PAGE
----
"Let's hoof it," Jo said as she walked with her sister to the stop where students were gleefully pummeling each other with snowballs, some less good-naturedly than others. "I hate that damn bus. It'll be like a prison riot on it. And walking will be good exercise, and we can go window shopping on Main Street."

"Watch your language," Meg said, and considered her sister's proposal. The word "exercise" did the trick, for Meg worried incessantly about her weight. And in truth, she didn't like the bus any more than Jo did. "Ok then. Maybe we'll get a ride with somebody along the way."

No stranger would have taken the girls for sisters at first glance. Meg, at sixteen, had long soft brown hair and a fair oval face devoid of makeup. Her white coat was cheap, but she wore it so well it looked expensive. She was not really fat, only curvy, but she often supposed people were seeing masses of blubber when they looked at her. What they actually saw was a lovely young girl with soulful blue eyes and a spirituality rare to find any more.

Jo, though a year younger, was two inches taller, all sharp angles and arms and legs. Under rather thick eyebrows her eyes were grey with flecks of hazel, and they seemed to see everything-that is, as she was wont to say, when her nose didn't get in the way. She had a tiny gap between her two front teeth and a pointed chin, and long thick chestnut hair she was always threatening to cut, worn in a braid that poked through a hole in the polka-dotted knit cap she wore. When she thought of it at all, she supposed people saw a klutzy tomboy with a huge nose, goofy clothing and a terminal bad hair day. Yet some also saw a youngster with high spirits and irrepressible good humor, who was rarely dull to have around.

"Wonder if Beth and Hannah are baking cookies," Jo said referring to their younger sister and their mother's friend, who cleaned house for them once a week and home-schooled Beth. "I hope so. Been thinking about 'em for over an hour now."

"I don't know," Meg said. "You know how tight money's been this year. Guess I should look on the bright side-at least I won't gain so much weight over the holidays."

"And I'll have a chance to work on my novel," Jo said. "I still can't make up my mind whether to have Lady Elianna turn into a vampire, or retain her maidenly purity and redeem Sir Emirion from his evil ways. Which reminds me, I fixed the Christmas play. I took out those lame lines and put in some new ones for you."

"I am so not doing this next year," Meg said. "Remember when Dad used to tape our Christmas programs and show them to our relatives? I'd just die if...anyone taped us this year. It might even end up on Youtube, and then I'd never be able to hold my head up again. And don't you dare get any big ideas from that!"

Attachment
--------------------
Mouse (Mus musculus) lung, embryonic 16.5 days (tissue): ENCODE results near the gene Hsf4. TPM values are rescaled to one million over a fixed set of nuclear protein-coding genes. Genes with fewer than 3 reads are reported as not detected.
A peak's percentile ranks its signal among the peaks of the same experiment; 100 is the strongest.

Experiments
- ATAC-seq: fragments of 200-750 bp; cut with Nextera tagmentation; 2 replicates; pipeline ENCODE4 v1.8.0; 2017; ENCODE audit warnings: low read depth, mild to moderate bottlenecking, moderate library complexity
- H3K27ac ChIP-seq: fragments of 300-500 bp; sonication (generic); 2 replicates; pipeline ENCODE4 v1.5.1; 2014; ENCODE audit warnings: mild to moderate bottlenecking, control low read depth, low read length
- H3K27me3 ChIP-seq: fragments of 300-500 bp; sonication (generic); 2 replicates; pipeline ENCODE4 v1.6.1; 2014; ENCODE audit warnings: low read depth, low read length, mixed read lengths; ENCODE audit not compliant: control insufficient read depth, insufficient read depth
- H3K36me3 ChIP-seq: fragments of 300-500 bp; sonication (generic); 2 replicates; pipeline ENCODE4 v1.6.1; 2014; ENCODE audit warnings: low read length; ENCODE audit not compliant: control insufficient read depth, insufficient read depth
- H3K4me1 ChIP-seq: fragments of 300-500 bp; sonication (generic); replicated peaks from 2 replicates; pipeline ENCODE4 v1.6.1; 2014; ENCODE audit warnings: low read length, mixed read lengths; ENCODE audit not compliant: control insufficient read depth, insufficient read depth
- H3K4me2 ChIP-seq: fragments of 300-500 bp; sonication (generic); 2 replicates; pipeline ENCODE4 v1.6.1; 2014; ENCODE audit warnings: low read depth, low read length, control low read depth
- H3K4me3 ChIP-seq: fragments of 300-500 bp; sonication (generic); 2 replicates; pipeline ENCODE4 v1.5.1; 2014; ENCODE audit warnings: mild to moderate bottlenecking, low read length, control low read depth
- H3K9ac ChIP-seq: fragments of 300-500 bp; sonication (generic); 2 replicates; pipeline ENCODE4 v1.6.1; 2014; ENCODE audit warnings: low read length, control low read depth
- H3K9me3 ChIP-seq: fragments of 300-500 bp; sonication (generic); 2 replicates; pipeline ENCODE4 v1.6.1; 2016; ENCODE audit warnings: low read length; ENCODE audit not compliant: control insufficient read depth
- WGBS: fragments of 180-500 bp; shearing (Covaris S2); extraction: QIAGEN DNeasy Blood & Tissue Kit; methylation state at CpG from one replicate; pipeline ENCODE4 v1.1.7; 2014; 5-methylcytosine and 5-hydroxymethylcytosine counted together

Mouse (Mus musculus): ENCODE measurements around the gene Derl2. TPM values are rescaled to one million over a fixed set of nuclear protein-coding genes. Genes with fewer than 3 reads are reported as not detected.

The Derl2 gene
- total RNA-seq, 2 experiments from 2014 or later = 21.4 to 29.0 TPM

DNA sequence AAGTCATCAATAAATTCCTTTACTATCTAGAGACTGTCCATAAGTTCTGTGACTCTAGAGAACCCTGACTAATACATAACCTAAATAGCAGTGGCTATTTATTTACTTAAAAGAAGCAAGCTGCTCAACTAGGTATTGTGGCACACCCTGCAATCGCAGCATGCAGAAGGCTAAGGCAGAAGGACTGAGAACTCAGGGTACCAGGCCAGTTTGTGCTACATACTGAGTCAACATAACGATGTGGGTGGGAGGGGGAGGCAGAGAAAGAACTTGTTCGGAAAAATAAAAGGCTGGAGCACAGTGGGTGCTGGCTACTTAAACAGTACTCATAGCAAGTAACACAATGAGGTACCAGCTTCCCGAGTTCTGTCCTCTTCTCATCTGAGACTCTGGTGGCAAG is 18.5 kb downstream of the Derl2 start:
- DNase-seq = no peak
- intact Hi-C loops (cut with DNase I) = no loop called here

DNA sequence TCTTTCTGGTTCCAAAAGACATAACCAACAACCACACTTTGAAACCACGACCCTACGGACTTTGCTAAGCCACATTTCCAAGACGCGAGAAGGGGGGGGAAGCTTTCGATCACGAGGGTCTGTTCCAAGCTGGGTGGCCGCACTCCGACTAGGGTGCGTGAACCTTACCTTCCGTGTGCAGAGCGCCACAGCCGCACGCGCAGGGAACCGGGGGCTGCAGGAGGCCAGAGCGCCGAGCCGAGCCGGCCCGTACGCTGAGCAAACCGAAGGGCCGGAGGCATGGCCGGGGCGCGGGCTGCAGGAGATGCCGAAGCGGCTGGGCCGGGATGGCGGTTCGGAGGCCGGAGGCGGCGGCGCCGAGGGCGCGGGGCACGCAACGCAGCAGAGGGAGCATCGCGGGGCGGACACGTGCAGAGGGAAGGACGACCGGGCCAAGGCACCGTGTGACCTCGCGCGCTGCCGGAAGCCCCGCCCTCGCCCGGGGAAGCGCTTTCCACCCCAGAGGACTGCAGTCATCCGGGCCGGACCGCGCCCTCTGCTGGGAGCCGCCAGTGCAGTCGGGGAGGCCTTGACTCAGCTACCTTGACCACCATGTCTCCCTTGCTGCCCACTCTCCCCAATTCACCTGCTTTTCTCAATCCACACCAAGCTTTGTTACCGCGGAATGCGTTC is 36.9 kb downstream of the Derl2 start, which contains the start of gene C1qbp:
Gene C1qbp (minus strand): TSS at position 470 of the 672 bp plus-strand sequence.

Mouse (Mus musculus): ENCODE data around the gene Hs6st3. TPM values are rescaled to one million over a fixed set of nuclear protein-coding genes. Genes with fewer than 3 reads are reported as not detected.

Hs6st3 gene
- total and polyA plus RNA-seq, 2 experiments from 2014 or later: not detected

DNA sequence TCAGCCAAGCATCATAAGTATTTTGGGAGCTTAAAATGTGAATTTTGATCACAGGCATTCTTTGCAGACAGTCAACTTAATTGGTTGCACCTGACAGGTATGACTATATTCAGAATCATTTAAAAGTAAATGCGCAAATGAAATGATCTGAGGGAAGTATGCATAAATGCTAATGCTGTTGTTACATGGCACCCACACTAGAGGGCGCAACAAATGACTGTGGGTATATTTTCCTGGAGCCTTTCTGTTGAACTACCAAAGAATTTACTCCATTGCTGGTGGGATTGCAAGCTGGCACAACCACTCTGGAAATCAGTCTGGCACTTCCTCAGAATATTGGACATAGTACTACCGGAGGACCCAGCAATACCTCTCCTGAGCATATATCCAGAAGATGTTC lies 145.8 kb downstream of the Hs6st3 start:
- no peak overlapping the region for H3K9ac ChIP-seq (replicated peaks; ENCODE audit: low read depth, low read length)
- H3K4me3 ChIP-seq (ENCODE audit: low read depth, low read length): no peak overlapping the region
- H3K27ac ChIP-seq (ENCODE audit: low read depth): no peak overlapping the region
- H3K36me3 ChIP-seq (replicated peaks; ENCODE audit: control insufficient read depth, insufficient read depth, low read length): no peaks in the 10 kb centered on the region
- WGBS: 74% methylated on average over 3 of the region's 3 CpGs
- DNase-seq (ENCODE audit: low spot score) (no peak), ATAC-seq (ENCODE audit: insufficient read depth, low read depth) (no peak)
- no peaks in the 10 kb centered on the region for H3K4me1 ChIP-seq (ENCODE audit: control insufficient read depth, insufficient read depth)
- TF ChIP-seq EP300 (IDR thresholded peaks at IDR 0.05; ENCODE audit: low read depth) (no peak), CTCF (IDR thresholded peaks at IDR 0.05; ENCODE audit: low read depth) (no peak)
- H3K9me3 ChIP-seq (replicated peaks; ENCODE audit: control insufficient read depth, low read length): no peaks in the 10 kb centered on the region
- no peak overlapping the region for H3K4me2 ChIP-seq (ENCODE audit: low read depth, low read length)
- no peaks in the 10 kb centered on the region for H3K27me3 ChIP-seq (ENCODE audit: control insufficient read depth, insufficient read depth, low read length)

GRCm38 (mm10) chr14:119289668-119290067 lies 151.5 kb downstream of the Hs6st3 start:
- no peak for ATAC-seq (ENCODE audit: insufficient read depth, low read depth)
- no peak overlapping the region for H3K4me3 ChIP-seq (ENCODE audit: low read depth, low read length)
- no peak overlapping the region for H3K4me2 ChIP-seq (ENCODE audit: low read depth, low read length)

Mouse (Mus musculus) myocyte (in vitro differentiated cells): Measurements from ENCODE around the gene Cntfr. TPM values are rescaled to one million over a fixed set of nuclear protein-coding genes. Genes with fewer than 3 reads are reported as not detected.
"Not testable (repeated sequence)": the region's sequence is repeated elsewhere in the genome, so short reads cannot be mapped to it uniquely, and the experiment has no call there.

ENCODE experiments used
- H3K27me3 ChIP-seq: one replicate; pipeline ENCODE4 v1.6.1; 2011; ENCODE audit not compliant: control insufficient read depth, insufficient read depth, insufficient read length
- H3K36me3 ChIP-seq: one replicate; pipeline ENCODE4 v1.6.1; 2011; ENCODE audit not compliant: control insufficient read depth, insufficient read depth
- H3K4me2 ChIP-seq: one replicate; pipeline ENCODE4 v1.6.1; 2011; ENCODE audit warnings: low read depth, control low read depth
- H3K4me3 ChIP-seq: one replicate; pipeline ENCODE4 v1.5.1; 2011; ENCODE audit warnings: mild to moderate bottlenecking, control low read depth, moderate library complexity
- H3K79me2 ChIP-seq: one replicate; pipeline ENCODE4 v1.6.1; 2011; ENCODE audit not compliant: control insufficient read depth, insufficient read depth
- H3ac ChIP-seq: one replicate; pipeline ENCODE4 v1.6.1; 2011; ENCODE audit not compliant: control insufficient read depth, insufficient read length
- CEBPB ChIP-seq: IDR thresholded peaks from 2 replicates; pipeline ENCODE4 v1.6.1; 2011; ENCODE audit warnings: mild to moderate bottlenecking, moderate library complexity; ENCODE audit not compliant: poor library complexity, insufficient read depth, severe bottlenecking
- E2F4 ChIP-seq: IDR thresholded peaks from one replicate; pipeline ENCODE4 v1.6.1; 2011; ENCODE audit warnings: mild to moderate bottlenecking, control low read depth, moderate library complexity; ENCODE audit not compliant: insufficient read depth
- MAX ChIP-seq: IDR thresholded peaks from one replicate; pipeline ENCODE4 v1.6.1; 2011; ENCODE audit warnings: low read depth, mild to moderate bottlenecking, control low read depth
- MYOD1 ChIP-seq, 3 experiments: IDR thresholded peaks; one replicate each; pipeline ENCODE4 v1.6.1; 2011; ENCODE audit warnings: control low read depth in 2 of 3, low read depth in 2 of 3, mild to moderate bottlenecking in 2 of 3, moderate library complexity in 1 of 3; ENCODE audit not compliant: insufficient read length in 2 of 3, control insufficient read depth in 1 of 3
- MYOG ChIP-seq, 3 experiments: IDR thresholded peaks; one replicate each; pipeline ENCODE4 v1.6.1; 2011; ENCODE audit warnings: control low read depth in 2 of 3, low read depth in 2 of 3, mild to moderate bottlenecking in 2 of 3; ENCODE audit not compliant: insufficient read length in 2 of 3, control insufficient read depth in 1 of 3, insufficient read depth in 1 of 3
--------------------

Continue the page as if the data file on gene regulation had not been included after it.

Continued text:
"It is kinda embarrassing," Jo said softly. "But you know what, I wouldn't mind it...if only Dad was here this year. Won't seem like the same without him. Just wish I could see him-glasses, big nose, corny jokes and all."

"I wish he hadn't gone to Afghanistan," Meg said. "I don't see what good he could do there anyway, at his age. Even as a chaplain."

"I wish there wasn't any reason for him to go," Jo said. "Maybe Mom will rent a vidcam and record the play, and send it to him. I wouldn't mind as long as he's the only one who sees it...Well, whup me with a greenstick, look who's coming. Eddy Moffat, as I live and breathe. Joy to the world."

A gleaming silver Porsche pulled up and slowed, the window on the driver's side descended, the heavy metal music that was playing inside it at a migraine-inducing level suddenly subsided, and a blondish handsome head poked itself out, saying, "Hey there baby doll, want a ride?"

Meg looked uncertainly at him, then at her sister. "Jo," she said, "do you want to-"

"I meant you, angel," Ed said letting the ashes of his cigarette fly out the window. "I'm afraid I don't have room for your friend. Unless we put her in the trunk. Or let her run on behind."

"She's my sister, as you well know," Meg said with dignity. Jo's scowl ironed itself into a grin. "And if she doesn't ride, then I don't."

Without a word, Ed sped off, tires screeching, nearly running into a couple of little girls crossing the street. He swore at them and then drove away at a slightly more reasonable speed.

"And they say I have a temper," Jo remarked. "I'm guessing he's pissed that you don't appreciate the fact that he likes you despite your looowly status on the social register. You ungrateful wretch, you."

Meg's cheeks were slightly flushed, and not from the cold. Jo looked sharply at her.

"Please tell me you don't like him too?" she said. "Pretty please with whipped cream and a cherry on top?"

"Well," Meg hedged, "no. He is a jerk. But still, it's not like I've got guys falling all over themselves to date me, and he's, well..."

"Filthy rich," Jo said rolling her eyes. "Well, Christopher Columbus, that just hides a multitude of sins, what? You wouldn't give that dirtbag the time of day if he was as poor as us, would ya?"

"Jo, I don't like him any better than you do, even though I was friends with his sisters back before Dad lost all our money. He was a spoiled brat even then. Still, it doesn't hurt to have friends in high places. If you don't have good connections, you won't ever rise out of the hole where you are."

"Where did you hear that one? Home ec class? No wonder I didn't take it."